Digital home working, now enforced worldwide by Covid-19, has accelerated the transformation in the workplace that was only slowly starting to happen in many organisations. But what effect has it had on those working at home and on the corporate cultures they operate in?

Last Thursday’s EACD webinar, in partnership with Cisco Systems and the Nordic Alliance for Communication & Management (NORA), explored the latest research into the impact of the new ways of working and the use cases of technology and AI that are driving the workplaces of the future.

Moderated by Dennis Larsen, EACD Team Norway and Co-Chair Working Group on Reputation and Regulatory Risk, and Managing Partner, ReputationInc, researchers from NORA began by discussing the parameters of their recent studies and their applications to industry.

NORA was founded this year by a group of researchers from the Centre for Corporate Communication at BI Norwegian Business School, united by an ambition to create a research hub around practice and communication topics with strong managerial implications. These are developed in close collaboration with industry partners who help design an applied research agenda that matters to communications managers, explained Dr Alexander Buhmann, NORA’s Director.

Moving from a pure corporate communications approach to cover wider communications and management topics allows the group “to explore the intersection between communications, digital technology and management”, he continued, focusing on topics such as crisis management, cyber security, ‘algorithmisation’ and engagement, and the impact of digital technology and AI on business ethics. How do technology and automation change the relationships between organisations and stakeholders?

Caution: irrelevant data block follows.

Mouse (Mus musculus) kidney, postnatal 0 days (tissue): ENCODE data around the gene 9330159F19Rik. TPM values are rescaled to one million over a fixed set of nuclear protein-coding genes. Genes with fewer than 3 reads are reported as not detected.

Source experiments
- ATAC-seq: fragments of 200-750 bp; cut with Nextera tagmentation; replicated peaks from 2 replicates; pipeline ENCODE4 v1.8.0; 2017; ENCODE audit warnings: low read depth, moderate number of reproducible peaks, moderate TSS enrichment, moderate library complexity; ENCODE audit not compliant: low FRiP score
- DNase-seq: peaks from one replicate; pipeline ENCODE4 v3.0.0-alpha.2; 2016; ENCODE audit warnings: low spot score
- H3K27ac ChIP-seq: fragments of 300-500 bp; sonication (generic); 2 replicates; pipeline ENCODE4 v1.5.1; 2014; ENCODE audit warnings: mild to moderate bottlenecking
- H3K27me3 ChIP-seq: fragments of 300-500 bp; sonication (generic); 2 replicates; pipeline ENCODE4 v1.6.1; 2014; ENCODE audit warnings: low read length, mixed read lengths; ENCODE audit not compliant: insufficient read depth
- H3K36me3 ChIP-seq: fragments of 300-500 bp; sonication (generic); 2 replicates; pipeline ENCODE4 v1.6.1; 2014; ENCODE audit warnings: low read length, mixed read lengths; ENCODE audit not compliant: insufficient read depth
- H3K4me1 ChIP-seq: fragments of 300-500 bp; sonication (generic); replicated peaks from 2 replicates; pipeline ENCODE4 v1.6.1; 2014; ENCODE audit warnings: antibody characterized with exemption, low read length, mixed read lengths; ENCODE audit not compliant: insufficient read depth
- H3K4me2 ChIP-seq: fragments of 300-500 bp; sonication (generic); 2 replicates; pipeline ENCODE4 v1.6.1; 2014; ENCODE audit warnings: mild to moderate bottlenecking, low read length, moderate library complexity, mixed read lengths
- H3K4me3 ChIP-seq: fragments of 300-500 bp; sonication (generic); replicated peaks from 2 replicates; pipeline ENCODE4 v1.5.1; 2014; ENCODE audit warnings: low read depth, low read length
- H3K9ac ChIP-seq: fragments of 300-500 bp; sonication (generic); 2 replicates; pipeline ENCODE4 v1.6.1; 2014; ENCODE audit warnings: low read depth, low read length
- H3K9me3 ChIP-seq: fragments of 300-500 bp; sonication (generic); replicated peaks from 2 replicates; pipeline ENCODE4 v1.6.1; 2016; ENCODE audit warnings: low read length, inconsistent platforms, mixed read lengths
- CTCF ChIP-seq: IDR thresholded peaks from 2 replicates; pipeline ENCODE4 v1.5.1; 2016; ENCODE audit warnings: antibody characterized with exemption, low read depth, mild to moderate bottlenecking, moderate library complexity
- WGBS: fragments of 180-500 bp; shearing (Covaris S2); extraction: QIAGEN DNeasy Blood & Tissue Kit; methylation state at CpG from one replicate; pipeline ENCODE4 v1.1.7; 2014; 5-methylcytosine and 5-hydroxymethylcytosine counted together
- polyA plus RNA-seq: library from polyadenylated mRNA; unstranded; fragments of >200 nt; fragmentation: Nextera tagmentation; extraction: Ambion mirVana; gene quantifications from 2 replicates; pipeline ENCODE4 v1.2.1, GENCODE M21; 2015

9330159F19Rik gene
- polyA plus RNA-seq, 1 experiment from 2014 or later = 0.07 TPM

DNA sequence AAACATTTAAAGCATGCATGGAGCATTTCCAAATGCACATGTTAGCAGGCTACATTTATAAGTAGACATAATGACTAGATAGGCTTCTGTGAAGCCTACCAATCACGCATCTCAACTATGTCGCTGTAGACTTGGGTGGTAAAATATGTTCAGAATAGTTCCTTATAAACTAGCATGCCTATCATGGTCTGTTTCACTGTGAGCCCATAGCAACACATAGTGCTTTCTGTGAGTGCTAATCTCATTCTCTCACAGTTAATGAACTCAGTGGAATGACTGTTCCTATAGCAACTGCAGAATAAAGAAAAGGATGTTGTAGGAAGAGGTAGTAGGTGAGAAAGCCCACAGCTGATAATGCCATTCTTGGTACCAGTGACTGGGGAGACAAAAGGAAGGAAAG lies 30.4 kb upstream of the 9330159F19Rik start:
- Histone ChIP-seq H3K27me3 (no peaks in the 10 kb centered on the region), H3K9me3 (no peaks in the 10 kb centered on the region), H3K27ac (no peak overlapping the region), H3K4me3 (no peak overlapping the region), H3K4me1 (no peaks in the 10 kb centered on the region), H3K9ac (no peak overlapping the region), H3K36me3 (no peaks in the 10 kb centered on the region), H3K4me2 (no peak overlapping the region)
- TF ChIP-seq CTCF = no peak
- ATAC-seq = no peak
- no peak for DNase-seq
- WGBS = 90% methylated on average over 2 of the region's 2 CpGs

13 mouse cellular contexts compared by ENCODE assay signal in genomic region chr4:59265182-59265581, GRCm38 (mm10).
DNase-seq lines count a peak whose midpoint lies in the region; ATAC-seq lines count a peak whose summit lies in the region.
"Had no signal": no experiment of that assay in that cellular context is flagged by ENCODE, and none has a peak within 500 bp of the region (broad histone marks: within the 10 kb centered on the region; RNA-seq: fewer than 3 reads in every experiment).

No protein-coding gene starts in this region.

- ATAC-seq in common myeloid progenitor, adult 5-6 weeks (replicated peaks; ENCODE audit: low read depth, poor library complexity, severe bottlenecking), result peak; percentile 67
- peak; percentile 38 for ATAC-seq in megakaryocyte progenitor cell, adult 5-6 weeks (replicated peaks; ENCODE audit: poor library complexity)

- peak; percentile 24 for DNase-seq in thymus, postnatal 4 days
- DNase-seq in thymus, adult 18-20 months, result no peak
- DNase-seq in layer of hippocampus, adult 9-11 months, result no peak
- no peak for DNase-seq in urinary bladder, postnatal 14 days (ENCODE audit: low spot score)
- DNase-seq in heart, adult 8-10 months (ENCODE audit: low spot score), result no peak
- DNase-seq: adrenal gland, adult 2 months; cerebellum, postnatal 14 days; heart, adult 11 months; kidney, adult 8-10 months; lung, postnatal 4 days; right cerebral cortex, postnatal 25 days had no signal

For NORA member Prof Sut I Wong, what motivates their research is the changing face of working models and, in particular, remote working. No matter how familiar we are with digital tools and digital teamwork, she said, their research reveals that digital teams tend to share less and feel more isolated than co-located colleagues. This is true even in tech-savvy companies, so the experiences and transformations needed in more traditional companies are even more acute. Given the current crisis, it is even more vital to identify some of the key challenges to digital working and collaboration. “While we like the degree of freedom we get from working from home, we still need structures,” she noted. “We need a balance between autonomy and structure and clarity so we know what we individually are supposed to do and as part of a team so we can co-ordinate.”

Prof Gillian Warner-Søderholm, also a NORA member and Head of the Department of Communication, Culture at BI, agreed that we still need to build ‘digital water cooler’ time into our home working schedules, where we can discuss issues and just check in with one another. Sometimes, a simple one-to-one phone call can be much more effective at boosting morale and engagement than a group conference. She highlighted other key findings of their research: a tendency for bosses to want to micromanage staff who are at home, which can lead to staff feeling disempowered and disengaged; and the human tendency not to engage in ‘double-loop learning’ – not looking back over the day to see what communication worked in a particular setting – which is needed more than ever now to build transparency and trust and avoid ambiguity in team communications. Other small measures such as good housekeeping – having clear ‘house rules’ – can help enable the best digital workplaces where everyone is engaged and empowered, and play a significant role in beating the loneliness trap, she commented.